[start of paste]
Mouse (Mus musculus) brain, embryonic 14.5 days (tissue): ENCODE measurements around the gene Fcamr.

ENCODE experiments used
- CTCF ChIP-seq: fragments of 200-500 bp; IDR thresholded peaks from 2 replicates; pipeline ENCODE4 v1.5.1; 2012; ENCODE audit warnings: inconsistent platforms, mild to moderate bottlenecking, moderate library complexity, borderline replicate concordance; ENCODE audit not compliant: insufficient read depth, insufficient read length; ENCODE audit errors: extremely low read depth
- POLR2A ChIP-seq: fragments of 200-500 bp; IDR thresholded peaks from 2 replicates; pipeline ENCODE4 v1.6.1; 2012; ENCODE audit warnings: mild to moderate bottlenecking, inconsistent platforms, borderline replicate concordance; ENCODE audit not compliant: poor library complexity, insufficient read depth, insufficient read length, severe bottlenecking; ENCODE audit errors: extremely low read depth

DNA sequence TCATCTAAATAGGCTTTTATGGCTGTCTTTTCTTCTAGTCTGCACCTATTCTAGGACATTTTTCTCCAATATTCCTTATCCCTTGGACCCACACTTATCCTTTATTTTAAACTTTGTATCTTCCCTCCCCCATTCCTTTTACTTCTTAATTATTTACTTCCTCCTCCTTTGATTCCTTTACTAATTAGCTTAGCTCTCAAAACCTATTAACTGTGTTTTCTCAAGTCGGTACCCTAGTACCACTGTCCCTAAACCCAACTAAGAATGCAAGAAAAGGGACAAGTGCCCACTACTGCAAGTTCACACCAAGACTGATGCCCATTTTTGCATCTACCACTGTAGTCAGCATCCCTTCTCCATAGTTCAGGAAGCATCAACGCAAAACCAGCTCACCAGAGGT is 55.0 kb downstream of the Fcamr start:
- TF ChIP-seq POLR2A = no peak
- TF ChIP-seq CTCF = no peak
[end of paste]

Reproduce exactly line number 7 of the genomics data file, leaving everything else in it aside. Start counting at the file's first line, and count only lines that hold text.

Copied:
- TF ChIP-seq CTCF = no peak